Back to another important factor: Flexibility. If you’ve traditionally been hardline about coming into the office, you might lose your top performers who want that flexibility.

What are some of the most popular jobs employers are hiring for now? What about some of the most challenging?

The most popular and most challenging are the same because they are the most competitive. An area that we always see a big uptick in is search marketing and paid search. Brands are bringing it inside from agencies and running it in-house. Social media strategy and design, content marketing, community management, email marketing and marketing automation are all hot areas too.

What do you think about upskilling or training existing employees for some of these hard-to-fill jobs?

Upskilling does two things. First, it allows you to retain organizational and brand knowledge within your company. Second, it makes the candidate feel like you care about their development. You are giving them an opportunity to develop in their careers. If they don’t have to leave your organization or spend their own money to get a certification or learn a new marketing automation tool, then they can grow in their careers with your company.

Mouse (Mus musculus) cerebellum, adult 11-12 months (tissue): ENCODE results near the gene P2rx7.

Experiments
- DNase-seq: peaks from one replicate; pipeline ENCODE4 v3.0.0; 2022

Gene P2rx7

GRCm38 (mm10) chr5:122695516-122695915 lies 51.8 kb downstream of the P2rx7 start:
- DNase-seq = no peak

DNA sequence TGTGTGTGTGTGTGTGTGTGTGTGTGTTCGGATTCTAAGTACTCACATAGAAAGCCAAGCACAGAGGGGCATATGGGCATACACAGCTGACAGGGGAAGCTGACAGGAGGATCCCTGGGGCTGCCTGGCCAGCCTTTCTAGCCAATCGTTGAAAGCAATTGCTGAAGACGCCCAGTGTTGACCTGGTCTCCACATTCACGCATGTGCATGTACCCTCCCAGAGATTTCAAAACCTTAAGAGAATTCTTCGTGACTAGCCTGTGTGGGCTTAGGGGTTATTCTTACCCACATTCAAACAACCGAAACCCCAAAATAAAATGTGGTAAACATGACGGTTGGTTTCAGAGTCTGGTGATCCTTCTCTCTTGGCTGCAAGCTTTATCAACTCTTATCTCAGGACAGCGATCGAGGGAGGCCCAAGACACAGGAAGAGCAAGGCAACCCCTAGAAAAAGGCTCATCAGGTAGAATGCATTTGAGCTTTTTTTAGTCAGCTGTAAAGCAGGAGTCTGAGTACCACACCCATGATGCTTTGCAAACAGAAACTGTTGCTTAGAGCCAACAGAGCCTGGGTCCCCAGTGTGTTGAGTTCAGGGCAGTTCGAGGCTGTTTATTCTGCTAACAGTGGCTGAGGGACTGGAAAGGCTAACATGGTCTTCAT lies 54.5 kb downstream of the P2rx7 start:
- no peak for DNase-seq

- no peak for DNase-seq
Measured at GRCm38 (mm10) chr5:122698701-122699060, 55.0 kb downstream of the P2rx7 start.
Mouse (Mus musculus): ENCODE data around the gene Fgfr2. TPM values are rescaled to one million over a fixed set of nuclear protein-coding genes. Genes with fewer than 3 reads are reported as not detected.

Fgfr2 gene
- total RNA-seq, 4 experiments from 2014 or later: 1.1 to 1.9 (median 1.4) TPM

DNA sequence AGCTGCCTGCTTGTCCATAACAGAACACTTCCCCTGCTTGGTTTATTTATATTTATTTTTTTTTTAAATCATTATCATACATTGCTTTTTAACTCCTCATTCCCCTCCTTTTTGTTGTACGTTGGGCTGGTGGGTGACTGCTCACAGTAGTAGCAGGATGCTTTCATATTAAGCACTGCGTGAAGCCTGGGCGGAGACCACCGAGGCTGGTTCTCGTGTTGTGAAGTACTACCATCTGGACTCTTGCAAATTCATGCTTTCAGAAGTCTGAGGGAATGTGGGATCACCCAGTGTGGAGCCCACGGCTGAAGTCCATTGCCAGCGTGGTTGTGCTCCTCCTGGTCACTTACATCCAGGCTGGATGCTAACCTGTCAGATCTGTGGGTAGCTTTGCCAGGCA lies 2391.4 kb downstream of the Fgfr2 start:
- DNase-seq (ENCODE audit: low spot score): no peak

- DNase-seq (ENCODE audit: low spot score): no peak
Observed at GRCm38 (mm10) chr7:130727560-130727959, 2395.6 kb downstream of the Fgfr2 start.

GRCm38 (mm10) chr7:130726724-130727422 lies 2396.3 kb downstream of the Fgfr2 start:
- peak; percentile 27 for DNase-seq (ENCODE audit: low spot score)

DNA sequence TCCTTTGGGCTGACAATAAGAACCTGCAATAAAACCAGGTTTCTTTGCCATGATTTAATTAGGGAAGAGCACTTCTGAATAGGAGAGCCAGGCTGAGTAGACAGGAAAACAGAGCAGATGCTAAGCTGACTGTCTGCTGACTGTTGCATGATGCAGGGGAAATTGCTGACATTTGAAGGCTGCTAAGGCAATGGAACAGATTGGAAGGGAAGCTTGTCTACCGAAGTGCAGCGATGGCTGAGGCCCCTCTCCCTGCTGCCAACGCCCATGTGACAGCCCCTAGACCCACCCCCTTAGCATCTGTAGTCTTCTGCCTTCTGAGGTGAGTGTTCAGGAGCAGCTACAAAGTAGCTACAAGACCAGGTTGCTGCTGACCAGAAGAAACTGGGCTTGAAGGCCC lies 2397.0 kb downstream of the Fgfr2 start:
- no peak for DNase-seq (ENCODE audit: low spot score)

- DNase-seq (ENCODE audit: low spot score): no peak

From my own experience, the ability to get training in diversity recruiting made me feel so grateful given my professional passion around DEI. Great for the company, great for me, and hopefully great for our clients and candidates too.

What resources do you recommend to help employers upskill employees?

Use LinkedIn Learning. They have free resources and we’ve done some training based on their modules. No matter the size of your firm, you can do that. There are also different programs through universities that you can do.